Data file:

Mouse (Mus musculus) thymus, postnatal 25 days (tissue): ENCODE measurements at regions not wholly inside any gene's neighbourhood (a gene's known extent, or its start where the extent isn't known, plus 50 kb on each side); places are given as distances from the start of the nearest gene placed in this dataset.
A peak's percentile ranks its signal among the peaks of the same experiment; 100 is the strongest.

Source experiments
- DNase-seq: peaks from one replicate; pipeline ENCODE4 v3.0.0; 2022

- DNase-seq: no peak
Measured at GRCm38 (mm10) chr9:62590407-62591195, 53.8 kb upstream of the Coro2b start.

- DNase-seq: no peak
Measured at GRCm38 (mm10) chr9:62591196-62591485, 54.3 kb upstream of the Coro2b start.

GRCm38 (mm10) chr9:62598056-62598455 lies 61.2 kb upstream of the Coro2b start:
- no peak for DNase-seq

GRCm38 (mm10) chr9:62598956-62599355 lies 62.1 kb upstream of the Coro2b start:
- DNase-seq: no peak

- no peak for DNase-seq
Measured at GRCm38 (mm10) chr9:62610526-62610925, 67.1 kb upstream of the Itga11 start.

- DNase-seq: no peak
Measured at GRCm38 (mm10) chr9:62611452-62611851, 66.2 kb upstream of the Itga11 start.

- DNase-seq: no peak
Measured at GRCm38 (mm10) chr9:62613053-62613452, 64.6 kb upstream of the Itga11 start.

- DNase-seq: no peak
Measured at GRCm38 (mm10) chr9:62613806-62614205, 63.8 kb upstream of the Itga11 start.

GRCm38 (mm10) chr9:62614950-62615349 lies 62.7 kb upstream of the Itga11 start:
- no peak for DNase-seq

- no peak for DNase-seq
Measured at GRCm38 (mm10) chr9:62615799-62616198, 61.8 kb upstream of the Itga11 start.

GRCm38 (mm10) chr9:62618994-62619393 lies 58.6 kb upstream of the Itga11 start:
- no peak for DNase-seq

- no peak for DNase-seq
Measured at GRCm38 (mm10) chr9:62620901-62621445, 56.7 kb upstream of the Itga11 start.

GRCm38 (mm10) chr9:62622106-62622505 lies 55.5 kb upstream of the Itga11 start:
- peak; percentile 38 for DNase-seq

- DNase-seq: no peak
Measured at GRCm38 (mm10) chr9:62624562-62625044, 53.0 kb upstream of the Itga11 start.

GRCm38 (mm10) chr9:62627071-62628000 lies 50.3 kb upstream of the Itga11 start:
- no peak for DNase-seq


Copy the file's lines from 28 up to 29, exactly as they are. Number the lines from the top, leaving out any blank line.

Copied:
Measured at GRCm38 (mm10) chr9:62620901-62621445, 56.7 kb upstream of the Itga11 start.

GRCm38 (mm10) chr9:62622106-62622505 lies 55.5 kb upstream of the Itga11 start: